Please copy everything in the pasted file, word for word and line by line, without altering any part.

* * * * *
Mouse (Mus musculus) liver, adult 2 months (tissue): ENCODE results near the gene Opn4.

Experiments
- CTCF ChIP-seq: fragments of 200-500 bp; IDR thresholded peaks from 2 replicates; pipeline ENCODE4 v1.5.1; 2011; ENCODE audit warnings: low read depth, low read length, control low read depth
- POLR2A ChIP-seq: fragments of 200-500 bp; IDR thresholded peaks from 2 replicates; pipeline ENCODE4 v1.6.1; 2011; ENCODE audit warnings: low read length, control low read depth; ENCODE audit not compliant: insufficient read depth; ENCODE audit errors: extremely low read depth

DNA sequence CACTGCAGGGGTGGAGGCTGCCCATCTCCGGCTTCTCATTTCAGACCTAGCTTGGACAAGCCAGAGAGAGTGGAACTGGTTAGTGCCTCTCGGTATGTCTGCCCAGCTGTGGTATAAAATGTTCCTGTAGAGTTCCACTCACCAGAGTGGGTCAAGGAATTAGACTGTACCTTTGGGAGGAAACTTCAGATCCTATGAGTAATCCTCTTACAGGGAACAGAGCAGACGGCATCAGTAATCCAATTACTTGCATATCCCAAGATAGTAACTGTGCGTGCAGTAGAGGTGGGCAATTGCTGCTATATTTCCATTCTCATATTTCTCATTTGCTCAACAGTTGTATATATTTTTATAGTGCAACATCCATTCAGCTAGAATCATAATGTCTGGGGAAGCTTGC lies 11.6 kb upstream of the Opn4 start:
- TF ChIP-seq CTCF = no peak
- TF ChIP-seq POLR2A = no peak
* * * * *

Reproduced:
Mouse (Mus musculus) liver, adult 2 months (tissue): ENCODE results near the gene Opn4.

Experiments
- CTCF ChIP-seq: fragments of 200-500 bp; IDR thresholded peaks from 2 replicates; pipeline ENCODE4 v1.5.1; 2011; ENCODE audit warnings: low read depth, low read length, control low read depth
- POLR2A ChIP-seq: fragments of 200-500 bp; IDR thresholded peaks from 2 replicates; pipeline ENCODE4 v1.6.1; 2011; ENCODE audit warnings: low read length, control low read depth; ENCODE audit not compliant: insufficient read depth; ENCODE audit errors: extremely low read depth

DNA sequence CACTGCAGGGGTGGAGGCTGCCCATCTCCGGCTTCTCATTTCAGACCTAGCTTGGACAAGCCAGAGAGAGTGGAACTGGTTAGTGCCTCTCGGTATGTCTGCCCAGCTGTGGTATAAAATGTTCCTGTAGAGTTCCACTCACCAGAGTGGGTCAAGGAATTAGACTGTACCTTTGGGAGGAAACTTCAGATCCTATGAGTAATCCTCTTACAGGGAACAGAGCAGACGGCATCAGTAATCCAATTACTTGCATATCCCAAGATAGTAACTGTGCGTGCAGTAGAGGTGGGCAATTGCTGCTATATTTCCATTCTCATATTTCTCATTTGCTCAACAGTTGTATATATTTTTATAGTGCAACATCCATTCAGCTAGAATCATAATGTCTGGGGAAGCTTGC lies 11.6 kb upstream of the Opn4 start:
- TF ChIP-seq CTCF = no peak
- TF ChIP-seq POLR2A = no peak